Ireland collected far more income tax than it expected to for the third straight month in July, helping to keep the year-on-year decline in the country's overall tax take so far in 2020 at 2.5%.
Ireland took in 1.6 billion euros compared with the 1 billion euros forecast, the finance ministry data showed on Wednesday.
State revenues have been expected to fall 16% this year due to the impact of the coronavirus, though the better than expected income tax take along with a surge in corporate tax meant they were little changed in the first six months.
Income tax was still down 8% year-on-year in July, however, reflecting the fact that parts of the economy remain closed due to the pandemic.
While monthly VAT returns came in 1.7% ahead of forecast at 1.6 billion euros, they were 30% lower than the same period a year ago. July is a relatively inconsequential month for company returns.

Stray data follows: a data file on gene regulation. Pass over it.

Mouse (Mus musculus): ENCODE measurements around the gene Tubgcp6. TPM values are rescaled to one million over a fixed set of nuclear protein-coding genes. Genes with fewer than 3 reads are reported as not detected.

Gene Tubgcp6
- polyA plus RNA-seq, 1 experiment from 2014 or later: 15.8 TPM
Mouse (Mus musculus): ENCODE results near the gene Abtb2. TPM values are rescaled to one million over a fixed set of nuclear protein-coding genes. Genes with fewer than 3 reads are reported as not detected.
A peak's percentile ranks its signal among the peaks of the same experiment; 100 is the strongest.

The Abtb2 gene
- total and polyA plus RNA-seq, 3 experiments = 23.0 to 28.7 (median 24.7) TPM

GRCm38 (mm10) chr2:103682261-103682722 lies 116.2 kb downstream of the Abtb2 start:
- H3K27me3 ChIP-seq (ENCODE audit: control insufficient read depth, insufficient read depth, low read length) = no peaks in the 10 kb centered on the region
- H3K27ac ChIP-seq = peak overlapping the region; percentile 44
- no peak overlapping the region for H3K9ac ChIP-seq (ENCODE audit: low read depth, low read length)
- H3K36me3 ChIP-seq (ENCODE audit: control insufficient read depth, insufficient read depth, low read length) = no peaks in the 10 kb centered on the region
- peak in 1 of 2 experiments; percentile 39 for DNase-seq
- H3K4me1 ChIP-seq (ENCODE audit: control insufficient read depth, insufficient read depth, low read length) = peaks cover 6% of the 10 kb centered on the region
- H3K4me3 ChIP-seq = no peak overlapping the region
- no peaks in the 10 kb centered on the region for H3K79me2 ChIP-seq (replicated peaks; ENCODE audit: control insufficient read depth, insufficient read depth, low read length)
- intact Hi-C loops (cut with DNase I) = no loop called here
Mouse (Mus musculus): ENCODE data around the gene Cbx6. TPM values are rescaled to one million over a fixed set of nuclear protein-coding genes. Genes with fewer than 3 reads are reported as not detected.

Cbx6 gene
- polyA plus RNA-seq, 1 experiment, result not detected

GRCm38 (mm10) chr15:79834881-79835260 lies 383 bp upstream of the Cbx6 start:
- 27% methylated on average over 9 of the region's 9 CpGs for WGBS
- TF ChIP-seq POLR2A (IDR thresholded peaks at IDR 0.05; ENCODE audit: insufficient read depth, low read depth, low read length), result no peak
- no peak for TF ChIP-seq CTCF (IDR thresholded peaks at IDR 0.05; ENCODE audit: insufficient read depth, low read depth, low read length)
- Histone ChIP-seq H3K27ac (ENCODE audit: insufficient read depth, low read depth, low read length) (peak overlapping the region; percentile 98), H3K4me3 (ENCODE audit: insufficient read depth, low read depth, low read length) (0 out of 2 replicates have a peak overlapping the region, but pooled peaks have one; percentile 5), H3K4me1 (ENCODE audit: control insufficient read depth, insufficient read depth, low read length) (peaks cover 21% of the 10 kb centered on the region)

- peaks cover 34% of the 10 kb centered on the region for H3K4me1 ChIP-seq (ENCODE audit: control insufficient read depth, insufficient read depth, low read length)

Ireland has taken a more cautious path out of lockdown than most of Europe. It delayed the fourth and final stage of its exit plan for a second time on Tuesday, keeping nightclubs and many pubs closed and promising them additional help.
The unprecedented level of stimulus so far pushed government spending up 29.5% year-on-year at the end of July, the data showed. Ireland expects to run a budget deficit of up to 30 billion euros or 10% of gross domestic product this year.
The deficit stood at 7.4 billion euros last month.
"While there continues to be unprecedented uncertainty in the outlook, the relatively strong performance of income tax remains a potentially encouraging indicator as the economy emerges from the most severe period of the pandemic impact," the ministry said in a statement. (Reuters)